teaching to monastics vs lay people

A discussion on all aspects of Theravāda Buddhism
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Sam Vara
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Re: teaching to monastics vs lay people

Post by Sam Vara » Sat Feb 24, 2018 1:11 pm

What do we do with "such and such a teaching was taught to devas"?

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SDC
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Re: teaching to monastics vs lay people

Post by SDC » Sat Feb 24, 2018 1:19 pm

Sam Vara wrote:
Sat Feb 24, 2018 1:11 pm
What do we do with "such and such a teaching was taught to devas"?
:jawdrop:

thepea
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Re: teaching to monastics vs lay people

Post by thepea » Mon Feb 26, 2018 2:28 am

DNS wrote:
Fri Feb 23, 2018 10:56 pm
In the Suttas, we see numerous times, the Buddha beginning with "Bhikkhus . . ." but that could be because that is who his audience was on those occasions.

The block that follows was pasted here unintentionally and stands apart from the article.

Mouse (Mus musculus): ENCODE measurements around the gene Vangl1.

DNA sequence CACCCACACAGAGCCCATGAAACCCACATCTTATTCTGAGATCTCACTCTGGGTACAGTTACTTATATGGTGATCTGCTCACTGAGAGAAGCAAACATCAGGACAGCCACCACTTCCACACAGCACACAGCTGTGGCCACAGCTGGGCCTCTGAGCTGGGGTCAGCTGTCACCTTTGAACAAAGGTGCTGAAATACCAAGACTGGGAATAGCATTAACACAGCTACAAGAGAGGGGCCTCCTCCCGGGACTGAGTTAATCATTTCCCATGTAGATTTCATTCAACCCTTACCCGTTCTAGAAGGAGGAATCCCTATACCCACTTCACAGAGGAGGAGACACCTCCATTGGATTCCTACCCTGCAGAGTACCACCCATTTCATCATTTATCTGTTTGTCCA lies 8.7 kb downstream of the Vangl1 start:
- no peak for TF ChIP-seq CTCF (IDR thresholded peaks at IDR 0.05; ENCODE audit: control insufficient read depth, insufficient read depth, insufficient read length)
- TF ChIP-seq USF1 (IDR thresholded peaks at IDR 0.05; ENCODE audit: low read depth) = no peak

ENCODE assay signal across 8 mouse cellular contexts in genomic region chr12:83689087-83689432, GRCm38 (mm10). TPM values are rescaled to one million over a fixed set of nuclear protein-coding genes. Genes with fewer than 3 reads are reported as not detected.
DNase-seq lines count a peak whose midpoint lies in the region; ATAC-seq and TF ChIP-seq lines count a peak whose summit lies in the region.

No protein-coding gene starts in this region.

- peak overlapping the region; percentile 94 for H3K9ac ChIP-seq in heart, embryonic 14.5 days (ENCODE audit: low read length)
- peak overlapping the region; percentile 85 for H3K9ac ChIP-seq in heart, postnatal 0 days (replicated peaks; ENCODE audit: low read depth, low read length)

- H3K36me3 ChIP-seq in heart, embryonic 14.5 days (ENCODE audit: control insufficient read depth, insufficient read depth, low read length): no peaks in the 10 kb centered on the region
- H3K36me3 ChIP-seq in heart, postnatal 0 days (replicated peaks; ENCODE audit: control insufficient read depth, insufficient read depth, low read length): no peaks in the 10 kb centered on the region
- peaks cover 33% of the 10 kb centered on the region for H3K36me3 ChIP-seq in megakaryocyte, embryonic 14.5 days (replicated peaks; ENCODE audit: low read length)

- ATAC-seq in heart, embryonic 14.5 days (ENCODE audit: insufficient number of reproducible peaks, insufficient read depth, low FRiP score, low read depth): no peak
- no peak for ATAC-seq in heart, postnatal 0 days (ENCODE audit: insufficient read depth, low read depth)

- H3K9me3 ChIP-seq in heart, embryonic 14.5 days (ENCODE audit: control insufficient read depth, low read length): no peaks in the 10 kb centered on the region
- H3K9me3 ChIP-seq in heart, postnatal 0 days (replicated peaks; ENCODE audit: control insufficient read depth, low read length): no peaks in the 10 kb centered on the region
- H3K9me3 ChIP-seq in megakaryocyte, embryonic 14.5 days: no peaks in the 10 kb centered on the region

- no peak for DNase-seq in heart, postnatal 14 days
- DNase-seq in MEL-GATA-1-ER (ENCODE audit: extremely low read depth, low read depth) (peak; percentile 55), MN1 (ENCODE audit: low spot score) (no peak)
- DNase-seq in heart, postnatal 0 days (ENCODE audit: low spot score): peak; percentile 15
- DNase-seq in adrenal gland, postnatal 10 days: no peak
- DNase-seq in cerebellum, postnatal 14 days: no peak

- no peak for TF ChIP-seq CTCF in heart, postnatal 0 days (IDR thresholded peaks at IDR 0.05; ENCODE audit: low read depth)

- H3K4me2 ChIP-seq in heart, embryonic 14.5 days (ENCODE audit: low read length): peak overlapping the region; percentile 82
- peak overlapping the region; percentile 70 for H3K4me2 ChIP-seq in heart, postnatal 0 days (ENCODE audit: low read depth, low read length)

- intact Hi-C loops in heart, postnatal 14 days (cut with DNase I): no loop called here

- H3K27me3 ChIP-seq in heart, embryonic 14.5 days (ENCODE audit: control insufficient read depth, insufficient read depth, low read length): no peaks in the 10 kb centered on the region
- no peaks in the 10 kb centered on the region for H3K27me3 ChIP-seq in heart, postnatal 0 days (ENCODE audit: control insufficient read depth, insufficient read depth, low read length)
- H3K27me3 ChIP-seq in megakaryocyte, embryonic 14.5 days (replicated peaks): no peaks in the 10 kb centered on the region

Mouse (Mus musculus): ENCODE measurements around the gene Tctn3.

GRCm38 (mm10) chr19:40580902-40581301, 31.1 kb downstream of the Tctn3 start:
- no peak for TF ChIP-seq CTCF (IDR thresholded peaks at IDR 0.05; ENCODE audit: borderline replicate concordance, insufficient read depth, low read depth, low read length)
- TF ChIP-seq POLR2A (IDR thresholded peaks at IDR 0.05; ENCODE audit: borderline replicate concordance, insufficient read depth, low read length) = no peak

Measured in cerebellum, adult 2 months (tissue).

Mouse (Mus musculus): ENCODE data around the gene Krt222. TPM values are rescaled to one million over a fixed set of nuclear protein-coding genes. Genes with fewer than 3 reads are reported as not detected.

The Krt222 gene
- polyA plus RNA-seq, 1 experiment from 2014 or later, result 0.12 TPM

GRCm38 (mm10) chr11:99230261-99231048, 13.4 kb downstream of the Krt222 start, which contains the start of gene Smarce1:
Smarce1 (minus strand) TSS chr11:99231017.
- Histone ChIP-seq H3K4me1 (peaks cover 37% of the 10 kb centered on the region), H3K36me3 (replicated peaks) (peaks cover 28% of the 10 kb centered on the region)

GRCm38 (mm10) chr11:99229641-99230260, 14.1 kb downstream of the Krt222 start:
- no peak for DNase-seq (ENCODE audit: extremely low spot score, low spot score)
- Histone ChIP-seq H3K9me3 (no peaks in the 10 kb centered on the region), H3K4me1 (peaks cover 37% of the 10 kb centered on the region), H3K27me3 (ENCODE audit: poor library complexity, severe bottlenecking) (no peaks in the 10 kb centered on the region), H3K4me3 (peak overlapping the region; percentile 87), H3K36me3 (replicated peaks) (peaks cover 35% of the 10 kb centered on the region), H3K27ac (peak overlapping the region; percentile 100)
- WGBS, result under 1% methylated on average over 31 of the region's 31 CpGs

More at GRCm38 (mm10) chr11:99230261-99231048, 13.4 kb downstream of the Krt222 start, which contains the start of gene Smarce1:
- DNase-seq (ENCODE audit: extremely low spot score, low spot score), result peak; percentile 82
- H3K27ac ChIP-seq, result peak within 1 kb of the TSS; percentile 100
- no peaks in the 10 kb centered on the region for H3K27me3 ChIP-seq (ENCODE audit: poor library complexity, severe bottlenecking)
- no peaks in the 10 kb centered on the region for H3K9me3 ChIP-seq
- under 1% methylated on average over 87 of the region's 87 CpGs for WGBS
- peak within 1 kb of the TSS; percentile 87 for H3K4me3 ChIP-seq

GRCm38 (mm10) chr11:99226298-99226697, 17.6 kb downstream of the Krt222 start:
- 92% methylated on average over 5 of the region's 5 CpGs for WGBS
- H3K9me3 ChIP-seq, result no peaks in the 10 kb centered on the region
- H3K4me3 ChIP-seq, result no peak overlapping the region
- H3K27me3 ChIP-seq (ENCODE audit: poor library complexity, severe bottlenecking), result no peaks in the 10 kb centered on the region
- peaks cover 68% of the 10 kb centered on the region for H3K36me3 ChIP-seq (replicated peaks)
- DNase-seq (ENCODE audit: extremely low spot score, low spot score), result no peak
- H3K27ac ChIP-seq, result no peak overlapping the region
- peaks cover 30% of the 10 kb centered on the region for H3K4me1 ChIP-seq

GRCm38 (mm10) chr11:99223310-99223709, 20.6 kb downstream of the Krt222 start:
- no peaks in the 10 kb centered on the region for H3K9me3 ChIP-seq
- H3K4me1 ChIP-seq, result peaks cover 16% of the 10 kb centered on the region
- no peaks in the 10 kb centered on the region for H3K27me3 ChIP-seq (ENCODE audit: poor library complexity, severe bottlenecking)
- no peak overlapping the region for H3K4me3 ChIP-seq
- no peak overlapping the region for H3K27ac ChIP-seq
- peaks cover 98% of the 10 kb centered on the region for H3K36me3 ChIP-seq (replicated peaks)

The Vinaya includes some discourses and teachings which were clearly meant for monks and nuns, not lay people.
I believe bhikkhu is defined as meditator within Goenka tradition. This can easily include lay practitioners.

chownah
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Re: teaching to monastics vs lay people

Post by chownah » Mon Feb 26, 2018 5:11 am

Here is a sutta which talks about a major difference between lay and monk followers:
https://suttacentral.net/en/an9.41
Venerable Ananda, sir, we are householders who indulge in sensuality, delight in sensuality, enjoy sensuality, rejoice in sensuality. For us—indulging in sensuality, delighting in sensuality, enjoying sensuality, rejoicing in sensuality—renunciation seems like a sheer drop-off. Yet I’ve heard that in this doctrine & discipline the hearts of the very young monks leap up at renunciation, grow confident, steadfast, & firm, seeing it as peace. So right here is where this doctrine & discipline is contrary to the great mass of people: i.e., [this issue of] renunciation.’”
This excerpt contains the essence of the difference.....the entire sutta is worth reading too.

Given this difference it seems only natural that a good teacher would present different things to each group....but this doesn't mean that any teaching need necessarily be restricted to either group I think.
chownah

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